When Brett Kavanaugh was shortlisted by President Donald Trump as a possible nominee for appointment to the highest court in the US, Christine Blasey Ford, research psychologist and professor of psychology, felt she could stay silent no longer. Though she very much feared that her identity could be made public, she contacted her congresswoman Anna Eshoo, who took the matter to senator Dianne Feinstein, to tell her about her experiences with the 17-year-old Kavanaugh when she was 15, in the summer of 1982.
When it became clear that her identity was going to be revealed by the media, she gave an interview to the Washington Post making those experiences public. She described a party at which a drunk Kavanaugh held her down on a bed, groping her, covering her mouth when she screamed and trying to pull her clothes off. She feared, she said, that he was going to rape and accidentally suffocate her. She said they were watched by Kavanaugh’s friend, Mike Judge. When he sat down on the bed, making it bounce, she was able to escape – unlocking the door one of the boys had locked behind them.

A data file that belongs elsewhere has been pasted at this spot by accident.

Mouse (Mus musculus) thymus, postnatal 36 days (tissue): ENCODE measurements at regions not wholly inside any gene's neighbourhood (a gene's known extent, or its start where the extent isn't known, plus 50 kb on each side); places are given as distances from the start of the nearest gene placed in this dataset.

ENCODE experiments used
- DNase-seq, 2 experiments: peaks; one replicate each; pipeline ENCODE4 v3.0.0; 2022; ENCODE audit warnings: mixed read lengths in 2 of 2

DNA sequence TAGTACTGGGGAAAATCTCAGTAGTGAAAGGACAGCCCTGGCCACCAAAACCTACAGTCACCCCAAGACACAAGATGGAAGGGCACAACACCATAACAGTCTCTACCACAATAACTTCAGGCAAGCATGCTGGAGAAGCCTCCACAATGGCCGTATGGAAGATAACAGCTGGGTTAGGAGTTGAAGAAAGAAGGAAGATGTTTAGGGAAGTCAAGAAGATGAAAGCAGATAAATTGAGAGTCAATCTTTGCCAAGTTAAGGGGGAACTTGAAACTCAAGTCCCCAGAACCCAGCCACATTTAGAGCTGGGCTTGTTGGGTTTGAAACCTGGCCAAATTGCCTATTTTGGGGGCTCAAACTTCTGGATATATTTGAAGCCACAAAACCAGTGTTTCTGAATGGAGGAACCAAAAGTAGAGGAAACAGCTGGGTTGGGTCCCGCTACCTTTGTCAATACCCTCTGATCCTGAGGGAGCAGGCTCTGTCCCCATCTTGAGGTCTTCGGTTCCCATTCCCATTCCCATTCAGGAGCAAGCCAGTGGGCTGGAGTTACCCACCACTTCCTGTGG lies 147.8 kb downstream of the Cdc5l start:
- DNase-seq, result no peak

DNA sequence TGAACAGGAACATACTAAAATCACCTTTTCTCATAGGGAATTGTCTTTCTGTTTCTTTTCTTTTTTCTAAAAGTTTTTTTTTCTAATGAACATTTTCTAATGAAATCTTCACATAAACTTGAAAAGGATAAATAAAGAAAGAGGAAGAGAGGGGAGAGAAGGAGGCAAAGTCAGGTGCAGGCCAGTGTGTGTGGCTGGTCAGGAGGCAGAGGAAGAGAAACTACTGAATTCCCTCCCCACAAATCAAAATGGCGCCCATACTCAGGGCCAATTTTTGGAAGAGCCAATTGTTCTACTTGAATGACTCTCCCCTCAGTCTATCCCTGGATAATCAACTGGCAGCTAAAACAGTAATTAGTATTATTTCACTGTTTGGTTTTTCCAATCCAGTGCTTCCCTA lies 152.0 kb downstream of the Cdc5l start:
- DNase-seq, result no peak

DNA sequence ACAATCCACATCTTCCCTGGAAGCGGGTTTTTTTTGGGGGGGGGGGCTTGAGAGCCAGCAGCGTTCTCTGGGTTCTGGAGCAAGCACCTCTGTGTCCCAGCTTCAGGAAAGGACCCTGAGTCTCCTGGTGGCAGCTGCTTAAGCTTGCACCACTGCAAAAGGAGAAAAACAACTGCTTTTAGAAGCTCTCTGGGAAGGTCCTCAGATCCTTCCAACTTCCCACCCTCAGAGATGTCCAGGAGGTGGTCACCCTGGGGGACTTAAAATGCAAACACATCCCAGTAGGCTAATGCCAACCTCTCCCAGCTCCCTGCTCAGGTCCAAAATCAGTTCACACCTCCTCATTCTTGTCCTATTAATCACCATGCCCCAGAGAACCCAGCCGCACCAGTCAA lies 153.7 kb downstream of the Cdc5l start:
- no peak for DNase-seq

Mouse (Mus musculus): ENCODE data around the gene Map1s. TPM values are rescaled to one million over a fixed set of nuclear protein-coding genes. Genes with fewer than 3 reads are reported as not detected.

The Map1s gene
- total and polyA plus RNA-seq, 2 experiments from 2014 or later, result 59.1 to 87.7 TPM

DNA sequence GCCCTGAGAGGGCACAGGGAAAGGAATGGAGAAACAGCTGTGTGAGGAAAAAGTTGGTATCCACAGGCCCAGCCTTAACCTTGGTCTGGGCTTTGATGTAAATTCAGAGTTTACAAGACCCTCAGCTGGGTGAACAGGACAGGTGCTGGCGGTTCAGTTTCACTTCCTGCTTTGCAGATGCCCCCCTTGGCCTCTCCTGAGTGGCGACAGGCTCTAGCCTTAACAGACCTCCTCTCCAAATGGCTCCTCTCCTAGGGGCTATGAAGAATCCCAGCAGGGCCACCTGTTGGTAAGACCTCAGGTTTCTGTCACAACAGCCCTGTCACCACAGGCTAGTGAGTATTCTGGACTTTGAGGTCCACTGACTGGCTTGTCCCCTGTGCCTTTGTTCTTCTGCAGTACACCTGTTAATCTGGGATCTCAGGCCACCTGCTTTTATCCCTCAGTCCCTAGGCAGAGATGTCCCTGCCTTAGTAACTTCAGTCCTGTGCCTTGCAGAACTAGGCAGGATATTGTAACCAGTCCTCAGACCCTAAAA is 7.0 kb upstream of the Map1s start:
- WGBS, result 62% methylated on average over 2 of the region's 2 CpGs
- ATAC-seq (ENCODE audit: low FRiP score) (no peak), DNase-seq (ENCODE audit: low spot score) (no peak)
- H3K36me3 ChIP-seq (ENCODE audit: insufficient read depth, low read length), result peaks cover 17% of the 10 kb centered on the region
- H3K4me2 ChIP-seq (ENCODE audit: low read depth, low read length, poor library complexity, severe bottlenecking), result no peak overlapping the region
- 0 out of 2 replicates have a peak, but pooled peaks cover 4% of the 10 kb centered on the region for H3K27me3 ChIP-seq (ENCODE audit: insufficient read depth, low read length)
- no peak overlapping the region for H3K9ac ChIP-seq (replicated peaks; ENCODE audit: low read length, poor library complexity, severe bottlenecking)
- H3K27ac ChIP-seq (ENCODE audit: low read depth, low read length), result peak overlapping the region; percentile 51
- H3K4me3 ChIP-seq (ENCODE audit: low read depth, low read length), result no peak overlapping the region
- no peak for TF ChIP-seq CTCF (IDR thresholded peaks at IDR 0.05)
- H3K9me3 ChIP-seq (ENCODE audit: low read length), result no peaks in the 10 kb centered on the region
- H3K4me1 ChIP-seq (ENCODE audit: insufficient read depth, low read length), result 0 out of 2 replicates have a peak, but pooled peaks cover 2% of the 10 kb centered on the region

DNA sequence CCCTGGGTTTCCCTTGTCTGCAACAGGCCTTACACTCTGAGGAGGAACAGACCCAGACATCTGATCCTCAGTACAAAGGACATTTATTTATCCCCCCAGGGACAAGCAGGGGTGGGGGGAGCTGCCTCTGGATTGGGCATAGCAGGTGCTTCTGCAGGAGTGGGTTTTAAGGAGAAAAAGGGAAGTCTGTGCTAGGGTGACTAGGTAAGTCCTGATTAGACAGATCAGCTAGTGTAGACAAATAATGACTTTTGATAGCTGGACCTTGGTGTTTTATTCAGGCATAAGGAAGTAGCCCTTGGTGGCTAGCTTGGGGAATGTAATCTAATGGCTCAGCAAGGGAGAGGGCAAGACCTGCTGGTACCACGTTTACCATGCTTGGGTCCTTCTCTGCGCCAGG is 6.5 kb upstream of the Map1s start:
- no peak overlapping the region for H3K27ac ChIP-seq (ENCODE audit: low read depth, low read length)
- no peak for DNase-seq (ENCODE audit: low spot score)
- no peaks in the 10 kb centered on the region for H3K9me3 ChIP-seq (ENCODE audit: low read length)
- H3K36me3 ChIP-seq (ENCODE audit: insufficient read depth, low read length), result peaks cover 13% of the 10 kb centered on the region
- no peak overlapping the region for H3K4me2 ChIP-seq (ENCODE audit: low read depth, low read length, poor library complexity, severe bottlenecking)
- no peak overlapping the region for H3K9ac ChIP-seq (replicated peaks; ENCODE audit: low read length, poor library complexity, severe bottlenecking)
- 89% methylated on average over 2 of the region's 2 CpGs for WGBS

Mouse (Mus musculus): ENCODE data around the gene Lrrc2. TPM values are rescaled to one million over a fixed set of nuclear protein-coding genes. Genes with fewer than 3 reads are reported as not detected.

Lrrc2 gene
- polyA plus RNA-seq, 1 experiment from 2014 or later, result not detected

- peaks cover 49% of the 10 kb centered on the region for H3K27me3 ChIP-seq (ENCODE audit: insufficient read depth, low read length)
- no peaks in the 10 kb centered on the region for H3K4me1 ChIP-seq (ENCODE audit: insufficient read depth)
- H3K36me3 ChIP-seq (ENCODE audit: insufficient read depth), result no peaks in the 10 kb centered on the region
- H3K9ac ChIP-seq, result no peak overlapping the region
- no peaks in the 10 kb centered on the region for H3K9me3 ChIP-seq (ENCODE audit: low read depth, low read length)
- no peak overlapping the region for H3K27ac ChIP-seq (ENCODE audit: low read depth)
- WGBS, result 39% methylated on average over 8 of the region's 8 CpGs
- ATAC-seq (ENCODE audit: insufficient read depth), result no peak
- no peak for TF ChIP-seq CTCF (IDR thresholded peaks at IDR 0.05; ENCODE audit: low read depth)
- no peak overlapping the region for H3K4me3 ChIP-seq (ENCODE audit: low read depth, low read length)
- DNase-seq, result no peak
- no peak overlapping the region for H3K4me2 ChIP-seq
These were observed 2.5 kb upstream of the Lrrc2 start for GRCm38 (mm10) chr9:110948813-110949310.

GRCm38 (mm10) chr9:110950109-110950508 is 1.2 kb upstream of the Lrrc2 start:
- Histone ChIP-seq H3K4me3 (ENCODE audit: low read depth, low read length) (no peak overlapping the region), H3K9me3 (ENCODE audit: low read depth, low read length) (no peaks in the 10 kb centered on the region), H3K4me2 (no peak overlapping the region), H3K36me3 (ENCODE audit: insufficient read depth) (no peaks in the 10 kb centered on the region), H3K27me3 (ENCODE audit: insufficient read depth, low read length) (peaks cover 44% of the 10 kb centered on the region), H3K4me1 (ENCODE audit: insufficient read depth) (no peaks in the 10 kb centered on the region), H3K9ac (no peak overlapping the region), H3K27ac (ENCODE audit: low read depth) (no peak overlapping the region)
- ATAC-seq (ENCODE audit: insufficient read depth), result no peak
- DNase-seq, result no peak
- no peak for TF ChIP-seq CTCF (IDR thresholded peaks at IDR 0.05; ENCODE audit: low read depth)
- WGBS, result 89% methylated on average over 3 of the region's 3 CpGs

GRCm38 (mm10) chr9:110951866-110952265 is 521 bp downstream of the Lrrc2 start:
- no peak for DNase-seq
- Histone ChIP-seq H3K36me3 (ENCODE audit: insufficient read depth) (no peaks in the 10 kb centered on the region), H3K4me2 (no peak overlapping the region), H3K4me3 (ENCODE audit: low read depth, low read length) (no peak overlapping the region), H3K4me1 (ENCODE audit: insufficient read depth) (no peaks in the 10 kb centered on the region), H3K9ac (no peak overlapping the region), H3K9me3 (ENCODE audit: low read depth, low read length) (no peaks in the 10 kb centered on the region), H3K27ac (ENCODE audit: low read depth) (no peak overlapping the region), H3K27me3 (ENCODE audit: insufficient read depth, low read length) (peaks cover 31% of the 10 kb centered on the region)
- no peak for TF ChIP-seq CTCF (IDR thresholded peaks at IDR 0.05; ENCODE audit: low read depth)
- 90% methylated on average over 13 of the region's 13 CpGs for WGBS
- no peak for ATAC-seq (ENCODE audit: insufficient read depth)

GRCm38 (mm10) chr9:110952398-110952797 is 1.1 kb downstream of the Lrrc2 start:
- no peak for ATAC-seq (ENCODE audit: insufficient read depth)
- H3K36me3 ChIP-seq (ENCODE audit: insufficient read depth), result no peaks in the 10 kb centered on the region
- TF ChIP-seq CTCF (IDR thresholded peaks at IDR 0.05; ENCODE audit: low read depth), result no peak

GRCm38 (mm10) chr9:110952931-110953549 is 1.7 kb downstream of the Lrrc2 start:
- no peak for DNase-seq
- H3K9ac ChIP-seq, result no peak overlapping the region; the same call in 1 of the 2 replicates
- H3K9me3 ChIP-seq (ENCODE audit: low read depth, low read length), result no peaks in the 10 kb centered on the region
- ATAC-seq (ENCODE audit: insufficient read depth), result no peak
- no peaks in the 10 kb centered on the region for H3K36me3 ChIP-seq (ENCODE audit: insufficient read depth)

Ford passed a polygraph test and had notes from therapist sessions in 2012 and 2013 discussing the incident.
No matter. Republicans condemned her as a Democrat stooge, part of a hoax intended to defame Kavanaugh. Trump tweeted against her and the White House refused to allow a full FBI investigation into the matter. But Ford was eventually allowed to testify in front of the Senate Judicial Committee that was preparing to accept Kavanaugh’s nomination.